Job Outlook for Teachers through 2018
Teaching positions in pre, elementary, and secondary schools are expected to increase at an average rate in the future. However, demand will be greatest for teachers with expertise in science, math, and bilingual education.
It is projected that until 2018, job growth for teachers is projected to increase by 12 percent, or just over 479,000 new jobs. This growth is in-line with average expected job growth in other industries.
During this same period, growth for teaching jobs is expected to increase quickest in Georgia, Texas, Arizona, and Nevada. Growth is projected to increase at the smallest rate in the Northwest.
Teachers willing to move and licensed in multiple subjects will enjoy more job opportunities than teachers licensed in only one subject and unwilling to relocate.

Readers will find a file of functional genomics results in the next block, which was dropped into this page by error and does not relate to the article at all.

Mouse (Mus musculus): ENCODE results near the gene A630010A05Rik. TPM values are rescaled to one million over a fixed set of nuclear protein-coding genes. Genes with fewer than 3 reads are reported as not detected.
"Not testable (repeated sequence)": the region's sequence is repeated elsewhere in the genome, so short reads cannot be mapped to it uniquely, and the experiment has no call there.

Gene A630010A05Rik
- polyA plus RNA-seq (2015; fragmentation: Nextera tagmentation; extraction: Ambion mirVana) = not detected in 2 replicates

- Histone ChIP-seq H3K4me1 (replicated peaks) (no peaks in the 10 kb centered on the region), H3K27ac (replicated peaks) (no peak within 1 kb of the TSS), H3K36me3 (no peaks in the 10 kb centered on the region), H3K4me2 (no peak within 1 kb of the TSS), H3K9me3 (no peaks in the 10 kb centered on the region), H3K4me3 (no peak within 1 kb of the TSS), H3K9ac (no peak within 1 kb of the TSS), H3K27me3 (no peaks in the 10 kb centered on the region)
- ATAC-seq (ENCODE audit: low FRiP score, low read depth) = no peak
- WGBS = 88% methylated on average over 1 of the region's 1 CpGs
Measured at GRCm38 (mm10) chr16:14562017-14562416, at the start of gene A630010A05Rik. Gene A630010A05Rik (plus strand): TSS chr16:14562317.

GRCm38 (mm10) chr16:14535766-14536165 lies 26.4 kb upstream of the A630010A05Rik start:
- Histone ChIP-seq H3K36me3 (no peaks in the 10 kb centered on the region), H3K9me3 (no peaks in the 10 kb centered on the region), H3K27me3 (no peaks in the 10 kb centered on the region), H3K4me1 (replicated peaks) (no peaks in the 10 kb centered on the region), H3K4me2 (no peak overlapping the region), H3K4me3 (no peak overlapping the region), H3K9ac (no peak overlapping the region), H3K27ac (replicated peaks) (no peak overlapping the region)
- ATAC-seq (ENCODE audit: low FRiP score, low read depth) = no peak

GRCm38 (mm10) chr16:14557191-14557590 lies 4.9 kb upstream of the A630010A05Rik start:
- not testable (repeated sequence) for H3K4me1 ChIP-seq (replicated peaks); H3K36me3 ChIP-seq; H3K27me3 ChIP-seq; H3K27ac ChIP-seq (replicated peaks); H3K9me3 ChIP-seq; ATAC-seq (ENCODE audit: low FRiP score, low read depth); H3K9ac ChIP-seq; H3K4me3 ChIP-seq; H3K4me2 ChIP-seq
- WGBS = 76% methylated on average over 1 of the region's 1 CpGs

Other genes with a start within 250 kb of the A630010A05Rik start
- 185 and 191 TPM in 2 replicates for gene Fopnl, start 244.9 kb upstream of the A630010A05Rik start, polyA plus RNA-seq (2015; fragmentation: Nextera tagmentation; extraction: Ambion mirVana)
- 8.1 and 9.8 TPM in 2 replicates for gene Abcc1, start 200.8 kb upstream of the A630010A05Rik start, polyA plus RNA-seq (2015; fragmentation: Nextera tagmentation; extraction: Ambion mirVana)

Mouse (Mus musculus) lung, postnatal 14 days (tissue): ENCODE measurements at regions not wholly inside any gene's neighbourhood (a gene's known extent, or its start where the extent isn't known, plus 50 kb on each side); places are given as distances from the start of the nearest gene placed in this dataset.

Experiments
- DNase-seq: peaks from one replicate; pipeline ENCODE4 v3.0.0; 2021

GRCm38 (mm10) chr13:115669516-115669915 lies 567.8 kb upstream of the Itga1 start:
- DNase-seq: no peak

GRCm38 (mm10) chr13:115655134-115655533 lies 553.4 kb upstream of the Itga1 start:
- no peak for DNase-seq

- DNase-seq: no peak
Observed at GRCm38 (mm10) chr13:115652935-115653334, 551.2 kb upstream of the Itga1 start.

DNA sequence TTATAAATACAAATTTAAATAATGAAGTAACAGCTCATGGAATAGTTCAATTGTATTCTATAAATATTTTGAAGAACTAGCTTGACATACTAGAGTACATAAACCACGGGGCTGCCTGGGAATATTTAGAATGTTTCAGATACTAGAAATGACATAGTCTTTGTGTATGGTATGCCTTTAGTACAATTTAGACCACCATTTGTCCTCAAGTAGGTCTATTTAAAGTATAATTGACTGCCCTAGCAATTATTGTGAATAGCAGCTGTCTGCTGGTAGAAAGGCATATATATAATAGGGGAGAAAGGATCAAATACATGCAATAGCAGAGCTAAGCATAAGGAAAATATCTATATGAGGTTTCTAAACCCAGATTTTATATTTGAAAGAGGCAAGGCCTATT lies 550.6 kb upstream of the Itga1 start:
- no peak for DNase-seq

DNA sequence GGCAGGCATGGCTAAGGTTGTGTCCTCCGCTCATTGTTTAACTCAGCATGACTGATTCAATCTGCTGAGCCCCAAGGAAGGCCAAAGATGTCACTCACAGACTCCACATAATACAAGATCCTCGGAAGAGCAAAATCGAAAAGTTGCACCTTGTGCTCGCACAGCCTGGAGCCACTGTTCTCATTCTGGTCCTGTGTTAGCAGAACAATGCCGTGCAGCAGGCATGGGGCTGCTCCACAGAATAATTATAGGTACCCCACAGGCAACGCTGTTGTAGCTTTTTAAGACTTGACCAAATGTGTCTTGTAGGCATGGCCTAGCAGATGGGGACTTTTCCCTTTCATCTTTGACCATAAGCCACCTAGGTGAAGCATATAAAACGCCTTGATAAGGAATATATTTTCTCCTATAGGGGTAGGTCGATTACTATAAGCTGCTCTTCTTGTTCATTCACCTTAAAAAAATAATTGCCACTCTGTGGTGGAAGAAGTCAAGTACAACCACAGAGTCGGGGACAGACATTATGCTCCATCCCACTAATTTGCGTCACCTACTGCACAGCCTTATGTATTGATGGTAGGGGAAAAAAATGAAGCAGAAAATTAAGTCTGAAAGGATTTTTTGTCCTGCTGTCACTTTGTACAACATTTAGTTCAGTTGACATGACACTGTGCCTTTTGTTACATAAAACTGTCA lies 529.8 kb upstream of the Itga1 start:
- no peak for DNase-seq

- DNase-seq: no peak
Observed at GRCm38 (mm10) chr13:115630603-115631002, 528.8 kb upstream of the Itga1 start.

Job growth for teachers will only increase if more public money is allocated for education and more legislative effort is made to expand educational programs. Currently, the federal government is allocating more money to hire teachers in areas with a lot of poverty.
Likewise, many state legislatures are funding pre-school programs, so all children, regardless of their parents' income, can attend pre-school. Greater demand for pre-school programs, in conjunction with greater public emphasis being placed on early childhood education, will increase job opportunities for people interested in teaching pre-school aged children.
During the next decade, geographic factors, subject expertise, and grade level will affect the availability of teaching jobs. Since many teachers will retire within the next decade, the majority of new teachers will fill these vacant job openings.